Kubernetes Upgrade


Kubernetes clusters must be kept updated. This becomes even more important if you are self-managing your Kubernetes clusters, especially on bare metal.

Planning and executing regular updates is a way for your organization to clean up the technical debt and reduce the business risks, despite the introduction in your Kubernetes infrastructure of controlled downtimes that temporarily take out a node from the cluster for maintenance reasons (recommended reading: "Embracing Risk" from the Site Reliability Engineering book).

For example, you might need to apply security updates on the Linux servers where Kubernetes is installed, or to replace a malfunctioning hardware component such as RAM, CPU, or RAID controller, or even upgrade the cluster to the latest version of Kubernetes.

Usually, maintenance operations in a cluster are performed one node at a time by:

  1. evicting the workloads from the node to be updated (drain)
  2. performing the actual operation (for example, system update)
  3. re-joining the node to the cluster (uncordon)

The above process requires workloads to be either stopped for the entire duration of the upgrade or migrated on another node.

While the latest case is the expected one in terms of service reliability and self-healing capabilities of Kubernetes, there can be situations where it is advised to operate with a temporarily degraded cluster and wait for the upgraded node to be up again.

In particular, if your PostgreSQL cluster relies on node-local storage - that is storage which is local to the Kubernetes worker node where the PostgreSQL database is running. Node-local storage (or simply local storage) is used to enhance performance.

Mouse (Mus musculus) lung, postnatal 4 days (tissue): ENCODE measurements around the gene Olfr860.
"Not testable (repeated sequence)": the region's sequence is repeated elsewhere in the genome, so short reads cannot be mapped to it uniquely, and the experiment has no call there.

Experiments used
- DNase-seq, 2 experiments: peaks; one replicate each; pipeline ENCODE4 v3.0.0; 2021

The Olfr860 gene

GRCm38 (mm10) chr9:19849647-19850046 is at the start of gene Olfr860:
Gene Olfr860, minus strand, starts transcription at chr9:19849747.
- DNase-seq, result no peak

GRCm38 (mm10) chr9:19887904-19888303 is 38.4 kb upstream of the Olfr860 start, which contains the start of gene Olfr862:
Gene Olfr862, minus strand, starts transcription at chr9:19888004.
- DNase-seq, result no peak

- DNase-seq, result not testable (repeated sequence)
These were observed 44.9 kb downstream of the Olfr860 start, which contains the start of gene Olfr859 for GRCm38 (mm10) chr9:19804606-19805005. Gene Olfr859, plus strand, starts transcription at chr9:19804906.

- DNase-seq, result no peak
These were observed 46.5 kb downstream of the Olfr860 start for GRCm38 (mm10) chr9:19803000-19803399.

If your database files are on shared storage over the network, you may not need to define a maintenance window. If the volumes currently used by the pods can be reused by pods running on different nodes after the drain, the default self-healing behavior of the operator will work fine (you can then skip the rest of this section).

When using local storage for PostgreSQL, you are advised to temporarily put the cluster in maintenance mode through the nodeMaintenanceWindow option to avoid standard self-healing procedures to kick in, while, for example, enlarging the partition on the physical node or updating the node itself.


Limit the duration of the maintenance window to the shortest amount of time possible. In this phase, some of the expected behaviors of Kubernetes are either disabled or running with some limitations, including self-healing, rolling updates, and Pod disruption budget.

The nodeMaintenanceWindow option of the cluster has two further settings:

inProgress: Boolean value that states if the maintenance window for the nodes is currently in progress or not. By default, it is set to off. During the maintenance window, the reusePVC option below is evaluated by the operator.

reusePVC: Boolean value that defines if an existing PVC is reused or not during the maintenance operation. By default, it is set to on. When enabled, Kubernetes waits for the node to come up again and then reuses the existing PVC; the PodDisruptionBudget policy is temporarily removed. When disabled, Kubernetes forces the recreation of the Pod on a different node with a new PVC by relying on PostgreSQL's physical streaming replication, then destroys the old PVC together with the Pod. This scenario is generally not recommended unless the database's size is small, and re-cloning the new PostgreSQL instance takes shorter than waiting.


When performing the kubectl drain command, you will need to add the --delete-local-data option. Don't be afraid: it refers to another volume internally used by the operator - not the PostgreSQL data directory.

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